Hawthorne, Nathaniel. The Scarlet Letter. Modern Library ed., Modern Library, 2000.

Lichtblau, Eric. "Level of Hate Crimes Against U.S. Muslims Highest Since After 9/11." New York Times. 18 Sep. 2016: A.13. SIRS Issues Researcher. Web. 10 Nov. 2016.

Miller, Arthur. The Crucible. Penguin Group, 1976.  

Feeling Guilty - Ruth Cetina Jimenez '18

“The great test of this life is obedience” (Thomas S.Monson). Obedience is to hard to follow and more if you are a teenager with a closed mind, living in your world and thinking that whatever you say or do is correct. You feel like the king of the world, and the authorities… well, you just do not care about them. The rules? Rules do not even exist for you, so it is harder to take it seriously and follow them, am I wrong?

            It was a sunny day; the sun was evaporating the water in the ceiling of the houses that the night's rain provoked. My neighbor's rooster cackled at exactly 6:00 AM just like every day, and it was time to get ready for school. I helped my mom with my brothers, and when I was done, I went to her and ask her about this night party that was going to be in a senior year friend´s house. She just looked at me and made the eyes she always uses when something is not going okay. Behind those eyes I could already see the answer. I wasn't going to freak out if she said no, I felt it coming.

And the speech started.

“Ruth, this senior friend you have you know I do not like him. You can't go,” She turned around holding the keys of the car and at the same time shouting to my brothers to hurry. In that moment I went to my room, took a pillow and just started shouting. I really wanted to go to the party. All my friends were going, so my mind started making plans. First I thought to escape from my house at night when everyone had fallen asleep, but then I remembered that my house it´s like a prison. To be able to go into my house there are two options, either crash the front gate and make noise or jump the bard and electrocute yourself. If you achieve that part, you got into my yard. Now, to get into my house you have 5 doors, each door with a heavy rack and a lock. With help of God, you might find one without a lock and go in, then if you want to go upstairs there's this heavy rack (again) with a lock, but the problem with this one is that it is close to where my parents sleeps and it makes lots of noise when you open it. In conclusion, escaping from my house at midnight wasn't an option. School time arrived, I got into the car without talking to my parents and closed my eyes until the car stop at it's final destination, “hell” that´s how my friends and I call the school.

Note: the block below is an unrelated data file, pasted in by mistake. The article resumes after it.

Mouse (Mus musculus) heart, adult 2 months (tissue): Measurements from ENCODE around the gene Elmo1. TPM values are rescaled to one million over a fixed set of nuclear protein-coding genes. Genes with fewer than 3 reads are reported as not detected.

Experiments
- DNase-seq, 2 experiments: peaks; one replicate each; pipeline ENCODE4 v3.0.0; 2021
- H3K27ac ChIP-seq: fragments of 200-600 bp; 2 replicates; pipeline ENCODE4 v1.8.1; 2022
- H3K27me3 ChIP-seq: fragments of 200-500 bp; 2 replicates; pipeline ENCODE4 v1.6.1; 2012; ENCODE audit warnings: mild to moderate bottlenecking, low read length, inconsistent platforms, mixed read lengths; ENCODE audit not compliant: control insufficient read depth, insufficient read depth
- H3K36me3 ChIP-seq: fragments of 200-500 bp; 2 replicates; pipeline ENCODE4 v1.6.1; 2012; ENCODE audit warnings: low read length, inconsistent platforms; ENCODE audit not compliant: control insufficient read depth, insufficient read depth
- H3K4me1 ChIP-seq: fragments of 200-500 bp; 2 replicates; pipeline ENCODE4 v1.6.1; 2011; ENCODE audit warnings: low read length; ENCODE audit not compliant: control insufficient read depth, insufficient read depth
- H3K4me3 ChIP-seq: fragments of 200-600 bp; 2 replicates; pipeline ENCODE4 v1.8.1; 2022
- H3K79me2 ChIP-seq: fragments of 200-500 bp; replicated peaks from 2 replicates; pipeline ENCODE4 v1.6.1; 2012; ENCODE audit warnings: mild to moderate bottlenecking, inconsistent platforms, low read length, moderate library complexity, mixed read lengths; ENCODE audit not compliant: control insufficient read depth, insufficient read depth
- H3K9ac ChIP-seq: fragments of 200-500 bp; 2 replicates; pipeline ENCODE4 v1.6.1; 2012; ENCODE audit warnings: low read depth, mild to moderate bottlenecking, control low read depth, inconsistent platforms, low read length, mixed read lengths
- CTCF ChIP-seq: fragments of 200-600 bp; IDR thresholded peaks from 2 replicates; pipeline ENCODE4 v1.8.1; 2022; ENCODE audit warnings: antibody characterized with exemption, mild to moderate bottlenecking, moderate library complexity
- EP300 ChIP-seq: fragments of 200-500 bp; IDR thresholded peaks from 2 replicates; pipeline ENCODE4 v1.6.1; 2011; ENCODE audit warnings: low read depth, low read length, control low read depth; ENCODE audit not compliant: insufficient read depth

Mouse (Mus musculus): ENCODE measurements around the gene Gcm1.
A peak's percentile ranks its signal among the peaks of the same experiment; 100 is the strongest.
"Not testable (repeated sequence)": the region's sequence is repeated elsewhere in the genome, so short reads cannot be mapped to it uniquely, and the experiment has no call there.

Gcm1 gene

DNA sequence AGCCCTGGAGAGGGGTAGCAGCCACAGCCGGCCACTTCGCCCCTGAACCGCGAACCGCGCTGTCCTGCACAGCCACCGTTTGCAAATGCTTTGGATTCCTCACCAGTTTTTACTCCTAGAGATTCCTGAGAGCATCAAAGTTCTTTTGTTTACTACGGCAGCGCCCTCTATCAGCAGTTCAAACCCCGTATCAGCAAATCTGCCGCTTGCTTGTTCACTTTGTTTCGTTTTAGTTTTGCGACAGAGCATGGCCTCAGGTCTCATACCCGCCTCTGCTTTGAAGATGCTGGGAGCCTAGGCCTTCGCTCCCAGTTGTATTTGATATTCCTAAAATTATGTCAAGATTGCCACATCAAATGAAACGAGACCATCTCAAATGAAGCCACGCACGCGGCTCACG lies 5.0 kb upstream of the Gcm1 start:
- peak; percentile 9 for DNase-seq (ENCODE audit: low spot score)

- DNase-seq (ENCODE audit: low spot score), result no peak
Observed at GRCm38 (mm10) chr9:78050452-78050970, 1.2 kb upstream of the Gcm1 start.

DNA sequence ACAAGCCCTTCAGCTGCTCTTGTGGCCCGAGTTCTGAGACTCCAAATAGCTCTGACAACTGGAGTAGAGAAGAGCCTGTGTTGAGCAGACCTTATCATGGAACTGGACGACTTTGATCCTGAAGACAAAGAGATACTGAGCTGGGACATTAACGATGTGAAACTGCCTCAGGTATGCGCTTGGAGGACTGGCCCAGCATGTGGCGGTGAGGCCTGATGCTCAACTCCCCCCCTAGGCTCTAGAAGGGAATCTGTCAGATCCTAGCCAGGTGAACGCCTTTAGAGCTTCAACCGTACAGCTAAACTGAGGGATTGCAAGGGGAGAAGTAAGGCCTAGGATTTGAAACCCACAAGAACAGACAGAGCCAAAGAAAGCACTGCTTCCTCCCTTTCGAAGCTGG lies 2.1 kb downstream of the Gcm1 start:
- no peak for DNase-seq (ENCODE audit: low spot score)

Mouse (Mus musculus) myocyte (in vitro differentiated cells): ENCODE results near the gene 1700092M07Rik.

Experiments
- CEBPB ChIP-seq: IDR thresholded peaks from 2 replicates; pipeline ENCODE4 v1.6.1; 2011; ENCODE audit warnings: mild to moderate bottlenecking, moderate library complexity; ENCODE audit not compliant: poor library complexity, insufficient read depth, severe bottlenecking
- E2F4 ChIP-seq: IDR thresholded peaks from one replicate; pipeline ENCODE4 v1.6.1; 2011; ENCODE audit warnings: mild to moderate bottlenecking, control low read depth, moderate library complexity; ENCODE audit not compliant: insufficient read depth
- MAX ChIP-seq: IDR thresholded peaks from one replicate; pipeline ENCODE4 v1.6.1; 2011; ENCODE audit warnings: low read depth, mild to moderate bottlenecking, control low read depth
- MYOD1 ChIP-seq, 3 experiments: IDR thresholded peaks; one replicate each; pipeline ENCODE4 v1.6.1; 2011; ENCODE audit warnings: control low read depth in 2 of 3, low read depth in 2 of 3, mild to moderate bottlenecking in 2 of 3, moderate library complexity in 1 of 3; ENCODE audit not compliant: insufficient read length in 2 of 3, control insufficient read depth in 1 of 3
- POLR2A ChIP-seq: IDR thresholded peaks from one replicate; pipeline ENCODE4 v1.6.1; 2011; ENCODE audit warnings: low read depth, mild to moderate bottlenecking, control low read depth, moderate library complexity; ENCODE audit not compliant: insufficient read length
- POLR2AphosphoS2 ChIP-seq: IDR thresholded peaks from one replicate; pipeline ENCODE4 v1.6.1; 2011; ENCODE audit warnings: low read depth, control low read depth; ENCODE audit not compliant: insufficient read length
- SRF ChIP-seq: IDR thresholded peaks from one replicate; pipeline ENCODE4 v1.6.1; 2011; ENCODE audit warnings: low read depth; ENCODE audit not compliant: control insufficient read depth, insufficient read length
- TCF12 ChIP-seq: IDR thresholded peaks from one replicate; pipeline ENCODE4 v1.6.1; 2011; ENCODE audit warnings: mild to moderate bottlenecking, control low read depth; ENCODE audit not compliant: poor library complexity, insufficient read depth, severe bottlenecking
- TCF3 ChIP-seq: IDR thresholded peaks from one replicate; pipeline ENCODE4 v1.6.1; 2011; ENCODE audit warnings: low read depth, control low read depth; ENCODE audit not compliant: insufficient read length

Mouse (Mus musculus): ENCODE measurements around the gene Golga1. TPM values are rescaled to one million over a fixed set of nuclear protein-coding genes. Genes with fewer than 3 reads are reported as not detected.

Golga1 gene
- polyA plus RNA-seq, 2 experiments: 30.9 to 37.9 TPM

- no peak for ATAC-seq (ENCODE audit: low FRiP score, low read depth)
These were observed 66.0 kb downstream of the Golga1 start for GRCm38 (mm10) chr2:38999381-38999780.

After all what happened it was clear that that day was not going to be my day.

I ran into my classroom, and the first thing I did was tell my friends that my mom didn't let me go to the party. They were disappointed, but one of them had this wonderful idea to have a sleepover in her house, and in the middle of the night we will go to the party with her mom knowing. The plan was the following: The party was set to start at 11:00 pm. and at 4:00 PM my mom will leave me at my friend's house for the supposed sleep over, then at 6:00 PM my other friends will come with junk food and sodas to watch a movie, and at 10 PM start getting ready.

            The plan was set up perfectly, I was just missing my mom´s permission. The school was over and my mom was picking up from school. As soon as my mom parked the car, I jumped into it and asked for permission. To my surprise, the answer was yes. I was so excited, I started laughing and singing my favorite song with my little brother, for me the day was perfect (avoiding my disaster of morning). We reached home and I started to get ready, packing my stuff, choosing my outfits for the party, sending pictures of all the clothes I tried to my best friend. This process lasted about ten minutes. After that I as ready to go.

            The waiting was over, I was in the car with my mom reaching my friend's house, my mom was driving and at the same time telling me to behave, to be educated, and the important part, to not get out of my friend´s house, I just answered yes to everything she said with a fatigued tone, but anyways, I was going to the party! My mom finally stopped. I said goodbye with a cheek kiss and a hug that lasted no more than ten seconds. I just wanted to leave and see my friend.

            It was 10 pm and we all went to the room of my friend´s mom to say we were ready to go, but she asked us.

“Girls, did you asked your parents?” All the girls answered “yes” with a knot in the throat and our hands were shaking, but her mom didn't realize.